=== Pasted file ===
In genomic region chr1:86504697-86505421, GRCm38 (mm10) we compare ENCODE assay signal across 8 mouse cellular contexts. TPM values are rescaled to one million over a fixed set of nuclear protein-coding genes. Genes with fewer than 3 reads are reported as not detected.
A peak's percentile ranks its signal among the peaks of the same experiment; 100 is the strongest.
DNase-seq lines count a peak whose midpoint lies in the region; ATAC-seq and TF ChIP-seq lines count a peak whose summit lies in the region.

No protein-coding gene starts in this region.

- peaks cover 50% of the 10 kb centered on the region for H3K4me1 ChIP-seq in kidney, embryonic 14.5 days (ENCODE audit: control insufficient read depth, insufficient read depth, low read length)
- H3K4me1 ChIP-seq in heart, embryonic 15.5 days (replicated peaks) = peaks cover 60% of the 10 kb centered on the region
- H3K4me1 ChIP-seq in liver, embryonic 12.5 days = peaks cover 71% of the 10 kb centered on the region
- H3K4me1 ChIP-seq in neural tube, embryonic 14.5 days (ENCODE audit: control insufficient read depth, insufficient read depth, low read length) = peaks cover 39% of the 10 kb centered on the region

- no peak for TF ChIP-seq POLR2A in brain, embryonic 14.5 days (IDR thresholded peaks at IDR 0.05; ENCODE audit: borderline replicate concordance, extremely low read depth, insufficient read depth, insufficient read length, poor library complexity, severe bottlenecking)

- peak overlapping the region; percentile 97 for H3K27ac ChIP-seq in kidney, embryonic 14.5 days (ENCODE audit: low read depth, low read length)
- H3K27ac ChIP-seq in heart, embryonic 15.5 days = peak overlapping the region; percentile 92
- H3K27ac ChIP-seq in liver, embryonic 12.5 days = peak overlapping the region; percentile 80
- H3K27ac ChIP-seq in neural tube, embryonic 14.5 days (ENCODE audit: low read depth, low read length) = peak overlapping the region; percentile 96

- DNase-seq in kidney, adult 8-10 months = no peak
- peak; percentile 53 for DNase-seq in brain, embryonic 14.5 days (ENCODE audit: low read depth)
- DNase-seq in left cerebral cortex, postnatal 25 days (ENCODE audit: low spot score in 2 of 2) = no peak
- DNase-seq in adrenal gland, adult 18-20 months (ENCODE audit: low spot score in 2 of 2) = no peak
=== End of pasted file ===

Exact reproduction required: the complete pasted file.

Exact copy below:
In genomic region chr1:86504697-86505421, GRCm38 (mm10) we compare ENCODE assay signal across 8 mouse cellular contexts. TPM values are rescaled to one million over a fixed set of nuclear protein-coding genes. Genes with fewer than 3 reads are reported as not detected.
A peak's percentile ranks its signal among the peaks of the same experiment; 100 is the strongest.
DNase-seq lines count a peak whose midpoint lies in the region; ATAC-seq and TF ChIP-seq lines count a peak whose summit lies in the region.

No protein-coding gene starts in this region.

- peaks cover 50% of the 10 kb centered on the region for H3K4me1 ChIP-seq in kidney, embryonic 14.5 days (ENCODE audit: control insufficient read depth, insufficient read depth, low read length)
- H3K4me1 ChIP-seq in heart, embryonic 15.5 days (replicated peaks) = peaks cover 60% of the 10 kb centered on the region
- H3K4me1 ChIP-seq in liver, embryonic 12.5 days = peaks cover 71% of the 10 kb centered on the region
- H3K4me1 ChIP-seq in neural tube, embryonic 14.5 days (ENCODE audit: control insufficient read depth, insufficient read depth, low read length) = peaks cover 39% of the 10 kb centered on the region

- no peak for TF ChIP-seq POLR2A in brain, embryonic 14.5 days (IDR thresholded peaks at IDR 0.05; ENCODE audit: borderline replicate concordance, extremely low read depth, insufficient read depth, insufficient read length, poor library complexity, severe bottlenecking)

- peak overlapping the region; percentile 97 for H3K27ac ChIP-seq in kidney, embryonic 14.5 days (ENCODE audit: low read depth, low read length)
- H3K27ac ChIP-seq in heart, embryonic 15.5 days = peak overlapping the region; percentile 92
- H3K27ac ChIP-seq in liver, embryonic 12.5 days = peak overlapping the region; percentile 80
- H3K27ac ChIP-seq in neural tube, embryonic 14.5 days (ENCODE audit: low read depth, low read length) = peak overlapping the region; percentile 96

- DNase-seq in kidney, adult 8-10 months = no peak
- peak; percentile 53 for DNase-seq in brain, embryonic 14.5 days (ENCODE audit: low read depth)
- DNase-seq in left cerebral cortex, postnatal 25 days (ENCODE audit: low spot score in 2 of 2) = no peak
- DNase-seq in adrenal gland, adult 18-20 months (ENCODE audit: low spot score in 2 of 2) = no peak